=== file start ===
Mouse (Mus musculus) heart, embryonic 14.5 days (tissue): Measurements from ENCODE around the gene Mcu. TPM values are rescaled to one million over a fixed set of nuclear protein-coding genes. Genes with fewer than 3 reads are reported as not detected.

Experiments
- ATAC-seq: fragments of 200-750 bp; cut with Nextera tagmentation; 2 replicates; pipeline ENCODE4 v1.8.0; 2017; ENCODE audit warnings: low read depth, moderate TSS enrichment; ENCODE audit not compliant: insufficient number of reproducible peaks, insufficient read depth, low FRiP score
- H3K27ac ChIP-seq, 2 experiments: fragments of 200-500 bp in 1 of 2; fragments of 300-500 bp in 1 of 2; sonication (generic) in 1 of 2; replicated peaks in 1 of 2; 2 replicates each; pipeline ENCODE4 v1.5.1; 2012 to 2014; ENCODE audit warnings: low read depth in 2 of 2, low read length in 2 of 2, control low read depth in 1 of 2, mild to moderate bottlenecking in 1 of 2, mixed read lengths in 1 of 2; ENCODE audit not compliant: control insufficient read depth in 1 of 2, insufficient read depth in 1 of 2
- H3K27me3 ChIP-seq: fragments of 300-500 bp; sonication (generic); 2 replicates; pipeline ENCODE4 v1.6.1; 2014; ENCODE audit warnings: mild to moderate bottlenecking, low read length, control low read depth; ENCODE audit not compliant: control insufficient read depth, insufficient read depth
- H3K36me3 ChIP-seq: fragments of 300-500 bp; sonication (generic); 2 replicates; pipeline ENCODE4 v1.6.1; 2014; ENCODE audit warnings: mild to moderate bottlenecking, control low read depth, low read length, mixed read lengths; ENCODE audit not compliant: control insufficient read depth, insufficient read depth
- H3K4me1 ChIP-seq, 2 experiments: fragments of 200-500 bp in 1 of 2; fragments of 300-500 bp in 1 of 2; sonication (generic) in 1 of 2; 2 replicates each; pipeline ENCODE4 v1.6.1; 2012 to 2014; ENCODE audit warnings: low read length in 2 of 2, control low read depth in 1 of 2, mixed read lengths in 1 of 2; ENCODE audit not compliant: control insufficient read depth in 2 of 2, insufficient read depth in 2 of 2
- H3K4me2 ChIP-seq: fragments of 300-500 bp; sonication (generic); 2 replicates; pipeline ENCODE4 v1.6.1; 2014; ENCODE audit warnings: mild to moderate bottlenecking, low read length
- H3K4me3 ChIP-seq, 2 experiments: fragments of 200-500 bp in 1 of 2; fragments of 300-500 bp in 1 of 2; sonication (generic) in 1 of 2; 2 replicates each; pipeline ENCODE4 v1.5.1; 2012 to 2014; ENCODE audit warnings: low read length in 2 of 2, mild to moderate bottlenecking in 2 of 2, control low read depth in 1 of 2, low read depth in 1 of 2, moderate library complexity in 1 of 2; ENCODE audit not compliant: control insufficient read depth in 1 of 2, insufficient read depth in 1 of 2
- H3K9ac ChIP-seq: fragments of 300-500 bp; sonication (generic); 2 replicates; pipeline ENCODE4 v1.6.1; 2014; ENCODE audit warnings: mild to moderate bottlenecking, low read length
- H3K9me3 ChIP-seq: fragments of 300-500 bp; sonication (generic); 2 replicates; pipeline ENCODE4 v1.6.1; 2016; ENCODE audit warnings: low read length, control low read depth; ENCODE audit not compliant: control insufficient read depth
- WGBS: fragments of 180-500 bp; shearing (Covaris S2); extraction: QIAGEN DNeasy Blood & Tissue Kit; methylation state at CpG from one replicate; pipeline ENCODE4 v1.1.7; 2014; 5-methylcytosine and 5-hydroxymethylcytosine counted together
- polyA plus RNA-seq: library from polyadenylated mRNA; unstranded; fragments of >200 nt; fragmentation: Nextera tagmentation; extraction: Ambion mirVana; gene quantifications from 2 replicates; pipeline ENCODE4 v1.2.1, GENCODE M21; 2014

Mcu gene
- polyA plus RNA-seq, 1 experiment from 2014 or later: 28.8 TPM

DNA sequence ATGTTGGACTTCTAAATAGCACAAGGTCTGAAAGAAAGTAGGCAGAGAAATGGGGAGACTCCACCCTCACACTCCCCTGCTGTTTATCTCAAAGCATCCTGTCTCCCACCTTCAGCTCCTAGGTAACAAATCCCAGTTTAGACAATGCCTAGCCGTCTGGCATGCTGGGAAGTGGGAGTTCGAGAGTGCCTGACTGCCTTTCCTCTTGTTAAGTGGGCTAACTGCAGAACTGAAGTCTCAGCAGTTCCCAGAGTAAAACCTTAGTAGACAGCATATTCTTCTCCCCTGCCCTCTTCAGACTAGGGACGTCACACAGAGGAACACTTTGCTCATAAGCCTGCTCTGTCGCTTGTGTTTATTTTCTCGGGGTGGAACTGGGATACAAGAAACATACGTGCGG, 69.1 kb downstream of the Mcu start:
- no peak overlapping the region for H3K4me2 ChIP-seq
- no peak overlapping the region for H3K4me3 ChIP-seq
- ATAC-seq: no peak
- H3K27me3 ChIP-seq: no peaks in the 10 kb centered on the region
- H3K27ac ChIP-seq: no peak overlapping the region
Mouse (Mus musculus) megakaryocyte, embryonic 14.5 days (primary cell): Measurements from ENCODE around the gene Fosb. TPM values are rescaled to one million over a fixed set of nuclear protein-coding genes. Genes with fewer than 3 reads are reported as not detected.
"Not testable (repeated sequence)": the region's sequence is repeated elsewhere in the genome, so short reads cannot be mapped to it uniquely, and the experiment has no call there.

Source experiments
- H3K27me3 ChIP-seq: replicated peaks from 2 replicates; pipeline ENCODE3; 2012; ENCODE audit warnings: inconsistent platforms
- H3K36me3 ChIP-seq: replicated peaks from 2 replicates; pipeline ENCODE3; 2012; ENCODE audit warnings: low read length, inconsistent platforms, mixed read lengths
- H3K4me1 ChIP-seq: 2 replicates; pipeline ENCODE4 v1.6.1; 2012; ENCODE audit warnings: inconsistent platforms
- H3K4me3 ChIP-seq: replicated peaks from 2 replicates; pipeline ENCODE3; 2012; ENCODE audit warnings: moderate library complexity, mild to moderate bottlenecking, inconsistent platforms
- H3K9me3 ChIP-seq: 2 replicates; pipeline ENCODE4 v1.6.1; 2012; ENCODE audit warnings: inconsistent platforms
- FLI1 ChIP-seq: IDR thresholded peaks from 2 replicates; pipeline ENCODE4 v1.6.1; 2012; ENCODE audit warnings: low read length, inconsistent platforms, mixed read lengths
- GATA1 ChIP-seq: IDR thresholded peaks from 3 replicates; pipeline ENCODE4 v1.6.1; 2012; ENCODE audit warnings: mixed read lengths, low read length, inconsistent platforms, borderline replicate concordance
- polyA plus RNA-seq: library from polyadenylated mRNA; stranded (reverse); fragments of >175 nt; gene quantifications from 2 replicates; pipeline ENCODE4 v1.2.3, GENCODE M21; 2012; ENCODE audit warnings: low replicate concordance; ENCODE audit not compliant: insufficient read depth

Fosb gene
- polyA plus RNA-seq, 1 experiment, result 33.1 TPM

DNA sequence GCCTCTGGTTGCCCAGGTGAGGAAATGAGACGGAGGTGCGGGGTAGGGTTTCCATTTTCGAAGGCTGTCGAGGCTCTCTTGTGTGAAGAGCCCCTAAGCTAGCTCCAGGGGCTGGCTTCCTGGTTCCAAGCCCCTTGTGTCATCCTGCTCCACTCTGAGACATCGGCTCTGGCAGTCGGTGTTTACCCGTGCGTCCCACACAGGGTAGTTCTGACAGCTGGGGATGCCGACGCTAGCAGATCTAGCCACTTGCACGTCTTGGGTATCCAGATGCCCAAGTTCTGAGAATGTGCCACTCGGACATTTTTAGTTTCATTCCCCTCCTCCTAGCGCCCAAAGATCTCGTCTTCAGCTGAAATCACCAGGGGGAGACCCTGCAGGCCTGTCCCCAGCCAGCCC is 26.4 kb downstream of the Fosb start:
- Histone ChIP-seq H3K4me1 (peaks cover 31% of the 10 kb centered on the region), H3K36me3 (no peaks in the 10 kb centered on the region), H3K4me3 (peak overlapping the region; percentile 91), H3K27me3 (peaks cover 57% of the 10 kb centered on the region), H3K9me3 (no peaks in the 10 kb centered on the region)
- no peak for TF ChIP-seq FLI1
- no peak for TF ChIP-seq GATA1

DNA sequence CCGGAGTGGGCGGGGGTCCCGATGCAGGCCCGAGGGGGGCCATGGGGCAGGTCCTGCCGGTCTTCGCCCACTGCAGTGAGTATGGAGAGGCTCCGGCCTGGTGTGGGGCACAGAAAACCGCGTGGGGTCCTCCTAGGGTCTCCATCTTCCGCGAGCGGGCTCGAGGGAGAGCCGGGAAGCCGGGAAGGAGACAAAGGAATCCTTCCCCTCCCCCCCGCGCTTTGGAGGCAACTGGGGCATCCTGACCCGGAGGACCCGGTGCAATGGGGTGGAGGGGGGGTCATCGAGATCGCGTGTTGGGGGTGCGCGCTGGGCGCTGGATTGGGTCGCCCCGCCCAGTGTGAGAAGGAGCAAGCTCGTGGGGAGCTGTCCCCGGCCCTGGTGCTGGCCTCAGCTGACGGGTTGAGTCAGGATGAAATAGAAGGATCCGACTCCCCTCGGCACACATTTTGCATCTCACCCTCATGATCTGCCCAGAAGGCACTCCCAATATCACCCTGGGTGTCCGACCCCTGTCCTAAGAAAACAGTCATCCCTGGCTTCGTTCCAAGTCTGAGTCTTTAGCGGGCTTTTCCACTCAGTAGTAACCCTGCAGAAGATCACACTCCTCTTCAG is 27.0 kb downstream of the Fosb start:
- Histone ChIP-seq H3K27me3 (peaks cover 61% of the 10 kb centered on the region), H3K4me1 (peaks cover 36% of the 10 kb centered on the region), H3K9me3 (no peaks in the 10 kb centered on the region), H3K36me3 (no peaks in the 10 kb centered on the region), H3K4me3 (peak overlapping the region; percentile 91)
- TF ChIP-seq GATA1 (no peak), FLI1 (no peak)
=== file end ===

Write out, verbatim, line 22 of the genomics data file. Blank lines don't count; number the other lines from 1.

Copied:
Mouse (Mus musculus) megakaryocyte, embryonic 14.5 days (primary cell): Measurements from ENCODE around the gene Fosb. TPM values are rescaled to one million over a fixed set of nuclear protein-coding genes. Genes with fewer than 3 reads are reported as not detected.